Scatterings image

Axial X-ray images of an infant mouse. From left: normal X-ray image, phase contrast image and dark field image. Credit: Elena Eggl / TUM

Today's computed tomography (CT) scanners, powered by conventional X-ray sources, make it difficult for physicians to see fine details in soft tissue. Researchers at a German university have demonstrated CT scanning with a compact synchrotron light source that reveals these distinctions (Proc. Natl. Acad. Sci. USA, doi:10.1073/pnas.1500938112).
 
The researchers at the Technische Universität München (TUM) took multimodal scans of a formalin-preserved infant mouse that depicted its internal organs more clearly than standard imaging technology. In phase-contrast and dark-field-contrast images, the scientists could even distinguish between brown adipose tissue (the so-called “good” kind of body fat) and white adipose tissue, and they hope this ability could eventually lead to early diagnoses of tumors.
 
Ronald Ruth and Zhirong Huang of SLAC National Accelerator Laboratory (USA) developed the compact synchrotron based on inverse Compton scattering in 1998. The device consists of a 4.6-m-diameter ring that stores electrons at energies of 20 to 45 MeV before injecting them into an optical cavity, where they collide with an infrared laser pulse.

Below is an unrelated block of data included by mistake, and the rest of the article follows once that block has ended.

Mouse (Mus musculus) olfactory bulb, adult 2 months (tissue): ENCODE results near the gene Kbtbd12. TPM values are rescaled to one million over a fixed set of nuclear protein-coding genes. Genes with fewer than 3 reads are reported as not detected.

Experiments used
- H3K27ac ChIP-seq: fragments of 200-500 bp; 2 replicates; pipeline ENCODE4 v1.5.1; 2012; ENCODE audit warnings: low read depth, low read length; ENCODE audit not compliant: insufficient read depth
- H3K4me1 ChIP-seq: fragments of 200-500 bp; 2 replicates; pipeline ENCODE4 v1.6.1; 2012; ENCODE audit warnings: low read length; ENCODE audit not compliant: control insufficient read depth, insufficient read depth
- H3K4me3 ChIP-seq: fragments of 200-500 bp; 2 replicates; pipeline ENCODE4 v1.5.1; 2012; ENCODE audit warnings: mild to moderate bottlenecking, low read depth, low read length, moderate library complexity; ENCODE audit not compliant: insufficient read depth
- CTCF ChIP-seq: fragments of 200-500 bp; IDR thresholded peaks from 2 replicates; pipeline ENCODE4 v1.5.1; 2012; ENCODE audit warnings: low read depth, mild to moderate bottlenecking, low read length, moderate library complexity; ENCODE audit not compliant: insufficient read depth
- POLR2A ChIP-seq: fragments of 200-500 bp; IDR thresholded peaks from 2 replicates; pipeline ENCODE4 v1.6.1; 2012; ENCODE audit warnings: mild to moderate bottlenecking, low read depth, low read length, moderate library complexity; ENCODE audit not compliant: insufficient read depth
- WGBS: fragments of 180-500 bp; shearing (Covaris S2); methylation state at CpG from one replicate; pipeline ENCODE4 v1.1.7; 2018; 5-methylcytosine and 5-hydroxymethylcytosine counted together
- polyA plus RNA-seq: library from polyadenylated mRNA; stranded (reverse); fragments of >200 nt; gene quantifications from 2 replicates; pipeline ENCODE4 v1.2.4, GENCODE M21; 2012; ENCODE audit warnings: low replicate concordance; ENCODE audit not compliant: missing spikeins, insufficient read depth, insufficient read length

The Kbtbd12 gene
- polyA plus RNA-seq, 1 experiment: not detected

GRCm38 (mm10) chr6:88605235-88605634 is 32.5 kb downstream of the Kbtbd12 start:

Traditional X-ray tubes emit photons at a wide range of energies, typically 10 to 100 keV, according to lead author Elena Eggl, a doctoral candidate at TUM. The compact synchrotron's X-ray beam has an intrinsic bandwidth of 3 percent, meaning its output is essentially monochromatic.
 
For the studies of the infant mouse, the team used a CCD detector with a spatial resolution of about 80 μm, Eggl says. CT scan resolution could be improved by using a detector with smaller pixels, at the cost of a higher radiation dose for the subject. A complete scan of the mouse took about 8 hours, but the exposure time will decrease as researchers continue to enhance the flux from the compact light source.
 
Eggl's group did the scans at the company in Palo Alto, Calif. (USA) that built the compact synchrotron. Once the instrument is installed at TUM, the researchers will conduct preclinical research on mammography, with human tumor samples from past surgeries, and on carbon composites and other non-living materials.